10. THERE WAS A SPIN-OFF FOR BOYS.

Droog, a.k.a. dELiA*s for boys, launched in 1998. Though it, too, aimed for a market Kahn and Co. thought was untapped, its approach was different than its big sister’s: Instead of being shot in a studio, Droog was shot in fields and parking lots. Its centerfold featured a car, shot head on, bearing a license plate which read “Droog.” The name was the result of a company contest. It was, Kahn told Catalog Age in 1999, a “natural progression from dELiA*s” that featured “streetwear, workwear, and urban and athletic lines.”

Sadly, Droog did not find the same success as dELiA*s; according to Catalog Age, it folded in 2000.

11. THERE WAS A CATALOG FOR HOME FURNISHINGS, TOO.

Contents, which featured roomwares for teens, launched in the late ‘90s. Says Benson, who collaborated with a designer named Whitney Delgado on the catalog: "I love the pictures so much, and those crazy rooms that we built."

12. THE BRICK-AND-MORTAR STORES POSED A PARTICULAR CHALLENGE FOR BENSON.

A Delia's storefront.
Mike Mozart, Flickr // CC BY 2.0

Following the launch of its website in 1998 (which, according to Chain Store Age accounted for two to three percent of the company's total sales in just two weeks online), dELiA*s began opening brick-and-mortar stores in 1999. Creating the look of the stores was, according to Benson, a tough but rewarding assignment.

To help, the company enlisted visual merchandiser Renee Viola and hired store designer John Farnum, who had worked with Nike. “The tricky part was like ‘OK, we have this thing, it looks like this and feels like this in print. How do we bring what’s happening here into the stores?’” she says. “We didn’t want to lose what we had. From a design standpoint and a building creative team standpoint, it was super fun—I haven’t been in a store development process that was so collaborative since. It was quite wonderful.”

13. THE COMPANY WAS SOLD, WENT OUT OF BUSINESS, AND CAME BACK FROM THE DEAD.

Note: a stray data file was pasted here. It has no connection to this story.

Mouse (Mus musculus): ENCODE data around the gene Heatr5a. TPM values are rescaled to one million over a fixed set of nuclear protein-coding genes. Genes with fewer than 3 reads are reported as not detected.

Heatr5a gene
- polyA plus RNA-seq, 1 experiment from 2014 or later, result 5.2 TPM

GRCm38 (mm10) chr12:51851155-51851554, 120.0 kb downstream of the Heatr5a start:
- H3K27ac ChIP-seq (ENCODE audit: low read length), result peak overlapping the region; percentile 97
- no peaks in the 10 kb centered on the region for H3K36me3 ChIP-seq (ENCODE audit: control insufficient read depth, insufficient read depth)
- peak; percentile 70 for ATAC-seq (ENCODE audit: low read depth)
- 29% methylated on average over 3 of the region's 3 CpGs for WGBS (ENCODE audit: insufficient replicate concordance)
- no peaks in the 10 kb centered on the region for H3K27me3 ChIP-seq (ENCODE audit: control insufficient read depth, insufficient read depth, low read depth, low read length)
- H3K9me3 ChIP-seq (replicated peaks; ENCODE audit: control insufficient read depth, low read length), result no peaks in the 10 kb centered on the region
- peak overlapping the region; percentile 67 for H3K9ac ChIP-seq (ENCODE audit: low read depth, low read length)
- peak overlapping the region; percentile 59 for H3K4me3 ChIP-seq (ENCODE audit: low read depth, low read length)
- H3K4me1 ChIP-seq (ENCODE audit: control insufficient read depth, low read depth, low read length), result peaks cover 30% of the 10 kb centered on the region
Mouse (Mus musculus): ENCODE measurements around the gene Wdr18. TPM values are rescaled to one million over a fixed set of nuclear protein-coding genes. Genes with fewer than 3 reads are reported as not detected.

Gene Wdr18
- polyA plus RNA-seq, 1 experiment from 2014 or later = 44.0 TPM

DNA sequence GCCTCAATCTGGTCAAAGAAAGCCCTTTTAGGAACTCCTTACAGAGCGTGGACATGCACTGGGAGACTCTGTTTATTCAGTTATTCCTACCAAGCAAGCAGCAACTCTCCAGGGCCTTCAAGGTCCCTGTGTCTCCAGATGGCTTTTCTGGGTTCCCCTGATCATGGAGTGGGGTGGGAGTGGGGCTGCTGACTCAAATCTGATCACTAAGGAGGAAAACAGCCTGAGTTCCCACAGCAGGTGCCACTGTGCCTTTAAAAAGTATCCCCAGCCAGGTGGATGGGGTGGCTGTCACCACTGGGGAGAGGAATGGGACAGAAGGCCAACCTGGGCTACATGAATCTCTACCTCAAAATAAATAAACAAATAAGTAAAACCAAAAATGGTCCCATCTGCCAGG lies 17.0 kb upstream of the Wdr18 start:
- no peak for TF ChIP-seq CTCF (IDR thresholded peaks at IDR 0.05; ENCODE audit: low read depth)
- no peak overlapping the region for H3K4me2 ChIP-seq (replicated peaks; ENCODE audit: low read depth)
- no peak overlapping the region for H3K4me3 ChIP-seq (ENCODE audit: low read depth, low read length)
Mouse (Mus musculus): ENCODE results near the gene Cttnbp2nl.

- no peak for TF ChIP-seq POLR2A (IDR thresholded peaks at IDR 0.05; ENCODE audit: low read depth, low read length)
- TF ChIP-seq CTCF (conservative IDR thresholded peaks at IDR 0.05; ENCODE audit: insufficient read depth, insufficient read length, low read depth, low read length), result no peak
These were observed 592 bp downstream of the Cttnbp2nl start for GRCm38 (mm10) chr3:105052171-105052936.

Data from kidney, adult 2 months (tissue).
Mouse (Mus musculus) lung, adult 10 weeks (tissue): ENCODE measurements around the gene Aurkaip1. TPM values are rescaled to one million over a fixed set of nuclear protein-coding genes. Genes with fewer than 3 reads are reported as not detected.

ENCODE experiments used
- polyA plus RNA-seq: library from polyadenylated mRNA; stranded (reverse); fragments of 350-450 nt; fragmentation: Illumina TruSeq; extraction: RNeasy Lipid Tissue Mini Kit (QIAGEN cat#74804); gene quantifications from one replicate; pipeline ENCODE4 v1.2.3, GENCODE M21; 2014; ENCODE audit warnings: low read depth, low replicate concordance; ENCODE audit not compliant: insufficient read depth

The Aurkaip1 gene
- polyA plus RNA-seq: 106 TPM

In 2003, amidst decreasing sales, dELiA*s was sold to Alloy, its former competitor, for $50 million. (Catalog Age called it “one of the hottest pairings in teendom since Britney and Justin.”) Alloy at first absorbed the company; then, two years later, spun it off again so it was a separate entity. In 2014, after it lost $57 million, dELiA*s filed for bankruptcy; all of its retail locations and its website were shuttered by March 2015.

But that wasn’t the end. In early 2015, Delia’s was purchased by Steve Russo and other investors and relaunched that August. “In speaking to women who came of age in the ‘90s, they all said they couldn’t wait to receive their dELiA*s catalog in the mail after school,” Russo told The Huffington Post. “The company in those days was visionary, with its inclusive product assortment. We saw an opportunity to revive that excitement in every girl again through print catalogs, exciting new social media campaigns, and a strong e-commerce presence.” You can shop here.

Original image
NBC
arrow
entertainment
14 Things You Might Not Know About CHiPs
Original image
NBC

As counter-programming to the heavy police procedural dramas of the 1970s, NBC’s CHiPs—which premiered on September 15, 1977—took a lighter approach to law enforcement. Amenable California Highway Patrol officers Frank “Ponch” Poncherello (Erik Estrada) and Jon Baker (Larry Wilcox) rarely encountered anything more serious than a freeway pileup; families enjoyed the low mortality rate, and the series developed into a solid merchandising and ratings success. In honor of the series' 40th anniversary, cruise through 14 facts about co-star turmoil, off-screen accidents, and why your ChiPs toys had a tendency to turn toxic.